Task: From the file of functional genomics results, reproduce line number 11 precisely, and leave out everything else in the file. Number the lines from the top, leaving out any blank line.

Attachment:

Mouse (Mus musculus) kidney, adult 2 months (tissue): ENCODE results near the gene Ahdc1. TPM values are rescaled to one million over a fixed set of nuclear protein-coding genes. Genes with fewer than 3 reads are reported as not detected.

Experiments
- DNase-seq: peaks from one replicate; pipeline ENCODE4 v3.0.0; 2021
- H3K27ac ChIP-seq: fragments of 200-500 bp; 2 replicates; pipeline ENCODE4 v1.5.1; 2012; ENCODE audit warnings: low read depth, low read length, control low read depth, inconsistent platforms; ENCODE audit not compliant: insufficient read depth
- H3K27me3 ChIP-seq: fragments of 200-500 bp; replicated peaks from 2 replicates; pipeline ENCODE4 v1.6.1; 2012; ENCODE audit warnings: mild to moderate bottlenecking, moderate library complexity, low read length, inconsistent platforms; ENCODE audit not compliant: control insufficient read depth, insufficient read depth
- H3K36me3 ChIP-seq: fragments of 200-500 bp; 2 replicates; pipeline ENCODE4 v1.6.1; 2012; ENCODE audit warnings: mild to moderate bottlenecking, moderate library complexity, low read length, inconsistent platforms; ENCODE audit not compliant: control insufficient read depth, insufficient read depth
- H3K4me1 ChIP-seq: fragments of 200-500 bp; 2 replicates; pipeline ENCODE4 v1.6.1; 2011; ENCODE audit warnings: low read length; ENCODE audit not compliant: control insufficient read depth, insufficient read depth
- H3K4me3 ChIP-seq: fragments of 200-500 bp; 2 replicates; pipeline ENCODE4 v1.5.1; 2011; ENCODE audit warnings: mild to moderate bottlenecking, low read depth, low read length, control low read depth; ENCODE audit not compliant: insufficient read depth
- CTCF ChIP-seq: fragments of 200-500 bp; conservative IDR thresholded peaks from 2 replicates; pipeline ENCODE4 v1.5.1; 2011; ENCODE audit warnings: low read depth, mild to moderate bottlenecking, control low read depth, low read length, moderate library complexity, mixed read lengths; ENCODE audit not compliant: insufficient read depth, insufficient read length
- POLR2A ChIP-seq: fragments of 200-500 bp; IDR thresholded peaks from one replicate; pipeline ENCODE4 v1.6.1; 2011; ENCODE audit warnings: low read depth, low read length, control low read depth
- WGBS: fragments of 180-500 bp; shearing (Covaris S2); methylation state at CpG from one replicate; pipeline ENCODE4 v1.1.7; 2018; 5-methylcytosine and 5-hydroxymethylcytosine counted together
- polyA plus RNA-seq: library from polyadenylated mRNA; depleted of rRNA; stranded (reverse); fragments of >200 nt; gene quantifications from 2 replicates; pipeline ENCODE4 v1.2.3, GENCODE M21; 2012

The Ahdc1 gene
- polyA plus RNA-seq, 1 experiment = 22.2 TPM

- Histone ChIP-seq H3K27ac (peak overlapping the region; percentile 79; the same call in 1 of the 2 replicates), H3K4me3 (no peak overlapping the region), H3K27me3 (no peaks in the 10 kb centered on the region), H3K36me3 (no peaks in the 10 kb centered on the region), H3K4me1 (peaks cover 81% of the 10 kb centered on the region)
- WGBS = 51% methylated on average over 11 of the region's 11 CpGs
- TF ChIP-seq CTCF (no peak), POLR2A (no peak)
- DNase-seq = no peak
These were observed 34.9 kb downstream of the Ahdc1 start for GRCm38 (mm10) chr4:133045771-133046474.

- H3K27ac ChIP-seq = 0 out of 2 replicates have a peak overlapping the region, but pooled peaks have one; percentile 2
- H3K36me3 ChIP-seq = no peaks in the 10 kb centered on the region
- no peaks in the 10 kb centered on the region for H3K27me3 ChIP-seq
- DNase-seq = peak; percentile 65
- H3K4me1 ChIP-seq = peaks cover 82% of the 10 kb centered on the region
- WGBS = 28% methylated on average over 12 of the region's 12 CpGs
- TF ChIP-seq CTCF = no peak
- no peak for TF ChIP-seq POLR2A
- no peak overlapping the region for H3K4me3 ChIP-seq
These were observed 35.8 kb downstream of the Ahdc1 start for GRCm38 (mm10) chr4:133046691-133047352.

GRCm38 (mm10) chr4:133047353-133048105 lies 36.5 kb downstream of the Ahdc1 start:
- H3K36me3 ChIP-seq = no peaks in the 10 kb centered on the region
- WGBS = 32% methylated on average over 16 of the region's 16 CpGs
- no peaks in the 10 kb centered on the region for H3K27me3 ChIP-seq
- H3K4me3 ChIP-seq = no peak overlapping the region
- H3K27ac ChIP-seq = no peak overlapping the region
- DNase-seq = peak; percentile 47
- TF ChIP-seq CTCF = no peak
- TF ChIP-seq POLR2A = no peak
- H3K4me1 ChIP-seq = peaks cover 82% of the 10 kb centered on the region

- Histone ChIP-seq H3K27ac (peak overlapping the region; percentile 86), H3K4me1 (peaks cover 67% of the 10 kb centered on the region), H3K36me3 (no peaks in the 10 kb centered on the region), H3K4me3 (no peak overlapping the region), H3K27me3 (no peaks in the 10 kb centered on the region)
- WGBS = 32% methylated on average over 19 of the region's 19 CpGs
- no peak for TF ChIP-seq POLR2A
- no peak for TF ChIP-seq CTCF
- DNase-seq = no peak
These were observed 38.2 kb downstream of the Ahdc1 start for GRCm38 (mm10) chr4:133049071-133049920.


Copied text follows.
- WGBS: fragments of 180-500 bp; shearing (Covaris S2); methylation state at CpG from one replicate; pipeline ENCODE4 v1.1.7; 2018; 5-methylcytosine and 5-hydroxymethylcytosine counted together